According to Medical Xpress, Professor and Doctor Joseph Wu is looking into the complications of DNA testing and genetic mutations. Specifically, the confusion of gene mutations that are labeled “variants of uncertain significance.” To try and eradicate this grey and ambiguous area, Dr. Wu is using his new advanced genetic-editing tool to determine if an individual was at risk for long QT syndrome.
Long QT Syndrome Explained
Long QT Syndrome is a rare heart condition that can potentially potentially cause fast, chaotic heartbeats, which in turn cause sudden fainting spells or seizures. In some extreme cases, this heart beating can turn so erratic that the condition can cause sudden death. In those with long QT syndrome, the heart muscle takes longer than normal to recharge between beats, and this electrical disturbance is called a prolonged QT interval. Many of those who have long QT syndrome experience no signs or symptoms, but the most common symptoms of those that do occur are fainting and seizures. To learn more about the condition and some of the treatment options, click here.
The problem with standard DNA testing is that it often gives patients ambiguous answers about certain gene mutations, claiming some to be “variants of uncertain significance,” which ultimately does not allow the patient to learn anything more about their risk.
“This is a really big problem,” said Dr. Joseph Wu. “If someone tells me I have a genetic variant that could cause sudden cardiac death, I’m going to be very scared. The result could be a lifetime of unnecessary worry for a patient when, in fact, the variant may be completely benign.”
Since this is such a challenging and frustrating type of diagnosis, Dr. Wu is setting out to find an alternative to this with his team. They recently developed a new technique that could help clear up the significance of these mysterious variants.
Specifically, in a paper they published, Wu and his team described their use of advanced genetic-editing tools in conjunction with stem cell technology to figure out if one individual was put at an increased risk for long QT syndrome. This was a major breakthrough for Wu and the team.
“This is one of the first cases of using stem cells and genomics for precision cardiovascular medicine,” said Wu.
More About the Patient
The individual who was tested had previously sought medical attention after noticing lightheadedness and heart palpitations. After the doctor ordered many electrocardiograms to test heart function, the results were finally inconclusive. That said, they were still concerning for the doctor, so the physician prescribed beta-blockers, which are frequently used to treat mild cases of long QT syndrome.
After this, the physician referred this individual to Dr. Wu, who wanted to figure out if the patient’s condition was pathogenic or benign.
Dr. Wu then set out to generate induced pluripotent stem cells, or cells that are capable of developing into just about any cell. These cells are taken from the patient’s blood and differentiated into heart cells that are actually capable of spontaneously beating in a culture dish. The convenient part about this extraction was that it contained the same exact genetic makeup of the patient, which included the patient’s “variant of uncertain significance” from previous testing, KCNH2.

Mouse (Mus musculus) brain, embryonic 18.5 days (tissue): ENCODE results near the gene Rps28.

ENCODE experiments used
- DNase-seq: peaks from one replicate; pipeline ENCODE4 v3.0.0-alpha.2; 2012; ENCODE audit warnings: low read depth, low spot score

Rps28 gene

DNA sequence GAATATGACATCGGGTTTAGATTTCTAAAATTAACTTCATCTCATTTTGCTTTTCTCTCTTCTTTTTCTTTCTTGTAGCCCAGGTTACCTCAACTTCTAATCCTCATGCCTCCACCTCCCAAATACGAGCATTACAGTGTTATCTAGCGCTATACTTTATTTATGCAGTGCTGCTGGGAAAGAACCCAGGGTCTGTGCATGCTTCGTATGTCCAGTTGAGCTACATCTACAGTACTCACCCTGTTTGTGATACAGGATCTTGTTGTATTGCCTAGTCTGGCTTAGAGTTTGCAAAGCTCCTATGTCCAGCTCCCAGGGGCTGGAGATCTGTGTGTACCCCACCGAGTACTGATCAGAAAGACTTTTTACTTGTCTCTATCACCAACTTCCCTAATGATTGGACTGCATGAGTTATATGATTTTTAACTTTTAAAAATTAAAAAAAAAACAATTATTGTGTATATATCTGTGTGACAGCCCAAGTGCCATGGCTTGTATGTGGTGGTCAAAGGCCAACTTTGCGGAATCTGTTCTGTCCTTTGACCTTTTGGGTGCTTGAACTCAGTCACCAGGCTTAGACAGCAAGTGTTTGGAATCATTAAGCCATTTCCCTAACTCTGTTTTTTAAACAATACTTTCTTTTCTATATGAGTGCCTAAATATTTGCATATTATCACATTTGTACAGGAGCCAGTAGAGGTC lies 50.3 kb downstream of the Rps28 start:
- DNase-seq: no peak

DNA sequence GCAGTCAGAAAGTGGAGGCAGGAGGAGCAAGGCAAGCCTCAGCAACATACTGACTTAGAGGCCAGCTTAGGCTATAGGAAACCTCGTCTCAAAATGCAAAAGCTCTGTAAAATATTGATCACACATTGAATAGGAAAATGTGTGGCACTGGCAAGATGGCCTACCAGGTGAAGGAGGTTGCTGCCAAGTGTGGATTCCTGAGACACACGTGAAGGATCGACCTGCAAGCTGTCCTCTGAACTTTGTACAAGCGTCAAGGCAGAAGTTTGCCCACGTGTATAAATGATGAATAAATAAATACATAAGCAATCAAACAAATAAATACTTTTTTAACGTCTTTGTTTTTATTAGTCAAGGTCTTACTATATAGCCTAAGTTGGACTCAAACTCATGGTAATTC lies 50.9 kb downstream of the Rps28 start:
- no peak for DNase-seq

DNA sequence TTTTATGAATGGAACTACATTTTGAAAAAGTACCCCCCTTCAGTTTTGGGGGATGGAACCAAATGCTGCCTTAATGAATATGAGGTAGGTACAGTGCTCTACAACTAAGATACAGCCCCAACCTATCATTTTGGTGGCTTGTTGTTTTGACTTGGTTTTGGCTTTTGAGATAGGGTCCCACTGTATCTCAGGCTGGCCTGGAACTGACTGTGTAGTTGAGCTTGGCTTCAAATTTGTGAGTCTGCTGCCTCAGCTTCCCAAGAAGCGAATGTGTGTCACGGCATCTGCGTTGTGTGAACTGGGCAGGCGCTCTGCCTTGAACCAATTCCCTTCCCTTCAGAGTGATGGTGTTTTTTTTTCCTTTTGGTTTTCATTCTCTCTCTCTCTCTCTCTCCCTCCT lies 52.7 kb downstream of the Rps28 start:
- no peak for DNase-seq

“An advantage of generating patient-specific iPS heart cells is that you don’t have to use any invasive procedures on the patient to get them,” lead author Dr. Garg explained.
“You can generate a patient’s heart cells in a dish and study them just from a simple blood sample.”
After that, scientists utilized CRISPR, a well-known gene-editing tool, to fix the mutation in the patient’s gene. Tests in these heart cells then showed classic signs of long QT syndrome compared to cells from a healthy patient. To conclude, the results showed Wu and his fellow researchers that the patient indeed had a mild case of long QT syndrome.
In yet another study done by Dr. Wu and his team, the individual in testing received a better diagnosis from his uncertain significance conclusion. Dr. Wu’s testing technique revealed that a possible severe heart condition was actually benign in this patient and they were able to deliver him good and calming news.
“We were able tell the patient not to worry about it,” Wu said.
At the end of the day, this new technique will be incredibly useful in the future. Patients will be able to know more about their individual health and make more informed decisions about their treatment as a result.
“The results of these studies are particularly exciting to me because we used precision health methods to address an unmet need for a patient,” said Wu. “This means we now have the ability to go deeper and tell a patient what a variant of uncertain significance means.”
To read more about this exciting news, click here.